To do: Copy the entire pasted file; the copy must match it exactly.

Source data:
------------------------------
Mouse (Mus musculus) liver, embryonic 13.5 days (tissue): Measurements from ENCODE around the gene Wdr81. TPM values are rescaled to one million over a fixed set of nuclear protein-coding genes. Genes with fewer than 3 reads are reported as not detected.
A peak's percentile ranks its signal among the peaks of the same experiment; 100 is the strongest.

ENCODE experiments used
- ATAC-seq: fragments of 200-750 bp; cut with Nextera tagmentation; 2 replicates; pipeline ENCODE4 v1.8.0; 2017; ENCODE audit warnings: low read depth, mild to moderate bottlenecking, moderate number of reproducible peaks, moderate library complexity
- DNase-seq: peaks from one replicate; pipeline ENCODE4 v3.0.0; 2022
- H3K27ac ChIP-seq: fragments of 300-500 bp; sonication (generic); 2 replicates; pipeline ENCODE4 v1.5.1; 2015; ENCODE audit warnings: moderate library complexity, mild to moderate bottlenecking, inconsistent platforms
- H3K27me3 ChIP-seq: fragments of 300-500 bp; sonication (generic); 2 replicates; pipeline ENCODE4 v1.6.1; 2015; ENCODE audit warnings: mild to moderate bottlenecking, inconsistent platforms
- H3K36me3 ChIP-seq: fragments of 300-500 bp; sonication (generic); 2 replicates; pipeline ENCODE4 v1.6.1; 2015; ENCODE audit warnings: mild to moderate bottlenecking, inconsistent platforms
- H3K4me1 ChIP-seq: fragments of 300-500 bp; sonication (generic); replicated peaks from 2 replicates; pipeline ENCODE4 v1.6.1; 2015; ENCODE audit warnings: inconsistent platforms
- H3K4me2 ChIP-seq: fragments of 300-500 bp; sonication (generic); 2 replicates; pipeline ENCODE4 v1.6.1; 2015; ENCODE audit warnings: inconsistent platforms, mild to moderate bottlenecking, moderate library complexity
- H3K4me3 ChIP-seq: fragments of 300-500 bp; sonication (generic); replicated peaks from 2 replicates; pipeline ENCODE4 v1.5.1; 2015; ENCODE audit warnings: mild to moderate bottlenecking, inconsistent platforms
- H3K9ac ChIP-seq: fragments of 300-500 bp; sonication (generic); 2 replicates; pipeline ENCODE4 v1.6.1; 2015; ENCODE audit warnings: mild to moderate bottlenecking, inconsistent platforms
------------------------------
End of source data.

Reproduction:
Mouse (Mus musculus) liver, embryonic 13.5 days (tissue): Measurements from ENCODE around the gene Wdr81. TPM values are rescaled to one million over a fixed set of nuclear protein-coding genes. Genes with fewer than 3 reads are reported as not detected.
A peak's percentile ranks its signal among the peaks of the same experiment; 100 is the strongest.

ENCODE experiments used
- ATAC-seq: fragments of 200-750 bp; cut with Nextera tagmentation; 2 replicates; pipeline ENCODE4 v1.8.0; 2017; ENCODE audit warnings: low read depth, mild to moderate bottlenecking, moderate number of reproducible peaks, moderate library complexity
- DNase-seq: peaks from one replicate; pipeline ENCODE4 v3.0.0; 2022
- H3K27ac ChIP-seq: fragments of 300-500 bp; sonication (generic); 2 replicates; pipeline ENCODE4 v1.5.1; 2015; ENCODE audit warnings: moderate library complexity, mild to moderate bottlenecking, inconsistent platforms
- H3K27me3 ChIP-seq: fragments of 300-500 bp; sonication (generic); 2 replicates; pipeline ENCODE4 v1.6.1; 2015; ENCODE audit warnings: mild to moderate bottlenecking, inconsistent platforms
- H3K36me3 ChIP-seq: fragments of 300-500 bp; sonication (generic); 2 replicates; pipeline ENCODE4 v1.6.1; 2015; ENCODE audit warnings: mild to moderate bottlenecking, inconsistent platforms
- H3K4me1 ChIP-seq: fragments of 300-500 bp; sonication (generic); replicated peaks from 2 replicates; pipeline ENCODE4 v1.6.1; 2015; ENCODE audit warnings: inconsistent platforms
- H3K4me2 ChIP-seq: fragments of 300-500 bp; sonication (generic); 2 replicates; pipeline ENCODE4 v1.6.1; 2015; ENCODE audit warnings: inconsistent platforms, mild to moderate bottlenecking, moderate library complexity
- H3K4me3 ChIP-seq: fragments of 300-500 bp; sonication (generic); replicated peaks from 2 replicates; pipeline ENCODE4 v1.5.1; 2015; ENCODE audit warnings: mild to moderate bottlenecking, inconsistent platforms
- H3K9ac ChIP-seq: fragments of 300-500 bp; sonication (generic); 2 replicates; pipeline ENCODE4 v1.6.1; 2015; ENCODE audit warnings: mild to moderate bottlenecking, inconsistent platforms